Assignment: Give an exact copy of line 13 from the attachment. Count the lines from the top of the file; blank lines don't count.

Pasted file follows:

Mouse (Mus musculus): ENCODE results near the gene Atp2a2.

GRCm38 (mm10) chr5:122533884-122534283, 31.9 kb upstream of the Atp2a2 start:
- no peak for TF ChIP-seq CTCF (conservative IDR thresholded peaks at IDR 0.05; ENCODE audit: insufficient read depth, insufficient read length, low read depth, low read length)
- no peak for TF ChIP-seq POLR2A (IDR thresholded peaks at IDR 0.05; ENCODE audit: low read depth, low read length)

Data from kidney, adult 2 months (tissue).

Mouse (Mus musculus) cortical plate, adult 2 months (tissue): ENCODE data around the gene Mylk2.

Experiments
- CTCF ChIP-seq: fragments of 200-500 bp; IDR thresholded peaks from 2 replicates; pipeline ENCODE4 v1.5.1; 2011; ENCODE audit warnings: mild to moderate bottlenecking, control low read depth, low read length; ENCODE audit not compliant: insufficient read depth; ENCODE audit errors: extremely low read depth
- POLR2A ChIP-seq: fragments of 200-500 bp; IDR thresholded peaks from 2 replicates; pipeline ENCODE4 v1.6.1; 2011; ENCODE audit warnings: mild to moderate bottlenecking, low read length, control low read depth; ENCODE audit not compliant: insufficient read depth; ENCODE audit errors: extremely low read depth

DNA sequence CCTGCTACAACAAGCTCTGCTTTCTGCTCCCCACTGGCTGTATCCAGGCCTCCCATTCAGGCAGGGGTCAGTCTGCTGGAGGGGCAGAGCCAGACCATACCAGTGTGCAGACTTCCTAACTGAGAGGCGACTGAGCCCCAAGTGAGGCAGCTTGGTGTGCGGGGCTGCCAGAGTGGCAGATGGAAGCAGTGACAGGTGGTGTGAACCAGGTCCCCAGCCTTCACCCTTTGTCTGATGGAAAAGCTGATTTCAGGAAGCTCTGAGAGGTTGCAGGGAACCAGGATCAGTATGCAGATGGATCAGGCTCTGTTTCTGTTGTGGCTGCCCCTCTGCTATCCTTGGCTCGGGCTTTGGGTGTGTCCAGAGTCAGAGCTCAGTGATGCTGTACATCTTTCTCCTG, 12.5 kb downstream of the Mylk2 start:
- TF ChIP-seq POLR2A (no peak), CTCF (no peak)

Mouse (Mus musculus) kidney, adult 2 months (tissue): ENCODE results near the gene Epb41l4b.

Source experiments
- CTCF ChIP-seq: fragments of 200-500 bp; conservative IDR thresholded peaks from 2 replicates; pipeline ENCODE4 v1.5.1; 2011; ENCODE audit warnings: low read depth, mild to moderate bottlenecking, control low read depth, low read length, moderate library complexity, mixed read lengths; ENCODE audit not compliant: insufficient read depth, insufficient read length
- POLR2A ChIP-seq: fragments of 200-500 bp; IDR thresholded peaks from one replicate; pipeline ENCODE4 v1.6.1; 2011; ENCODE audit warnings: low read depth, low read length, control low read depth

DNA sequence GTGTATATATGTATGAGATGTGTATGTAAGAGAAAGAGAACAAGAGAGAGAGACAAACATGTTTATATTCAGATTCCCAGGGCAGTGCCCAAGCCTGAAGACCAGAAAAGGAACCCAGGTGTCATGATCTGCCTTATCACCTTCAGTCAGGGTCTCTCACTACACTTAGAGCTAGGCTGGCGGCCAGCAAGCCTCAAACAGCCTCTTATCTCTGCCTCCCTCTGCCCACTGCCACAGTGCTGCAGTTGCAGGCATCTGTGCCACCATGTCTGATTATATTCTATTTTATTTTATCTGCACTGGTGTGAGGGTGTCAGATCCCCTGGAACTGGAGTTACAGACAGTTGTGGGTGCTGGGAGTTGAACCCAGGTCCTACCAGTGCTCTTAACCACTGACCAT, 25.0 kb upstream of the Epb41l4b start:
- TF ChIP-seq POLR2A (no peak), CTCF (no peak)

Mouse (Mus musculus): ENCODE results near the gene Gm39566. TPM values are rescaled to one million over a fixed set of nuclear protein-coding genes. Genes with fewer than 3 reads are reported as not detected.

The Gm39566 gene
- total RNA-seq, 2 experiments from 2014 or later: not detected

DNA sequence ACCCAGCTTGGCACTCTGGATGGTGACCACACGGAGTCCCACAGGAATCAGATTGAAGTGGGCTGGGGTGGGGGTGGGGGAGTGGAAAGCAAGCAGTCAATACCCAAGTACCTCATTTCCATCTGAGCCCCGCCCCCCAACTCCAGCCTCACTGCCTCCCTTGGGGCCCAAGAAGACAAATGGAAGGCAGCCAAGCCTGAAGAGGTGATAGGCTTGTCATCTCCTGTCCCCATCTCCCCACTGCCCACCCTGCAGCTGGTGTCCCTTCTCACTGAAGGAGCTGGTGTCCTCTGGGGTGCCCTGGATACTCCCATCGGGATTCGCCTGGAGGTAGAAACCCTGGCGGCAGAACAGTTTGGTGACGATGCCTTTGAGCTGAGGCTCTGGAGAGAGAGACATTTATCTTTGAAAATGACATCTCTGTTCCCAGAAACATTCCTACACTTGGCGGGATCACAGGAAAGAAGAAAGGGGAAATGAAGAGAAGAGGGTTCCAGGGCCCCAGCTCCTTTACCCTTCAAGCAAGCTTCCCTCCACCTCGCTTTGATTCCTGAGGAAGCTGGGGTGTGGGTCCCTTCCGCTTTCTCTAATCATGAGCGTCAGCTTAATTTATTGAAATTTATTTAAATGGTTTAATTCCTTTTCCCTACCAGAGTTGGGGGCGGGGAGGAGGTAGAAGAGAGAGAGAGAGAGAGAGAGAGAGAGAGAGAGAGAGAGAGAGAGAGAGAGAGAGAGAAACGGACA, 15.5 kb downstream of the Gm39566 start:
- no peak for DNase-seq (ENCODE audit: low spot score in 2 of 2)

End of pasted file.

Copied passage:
Source experiments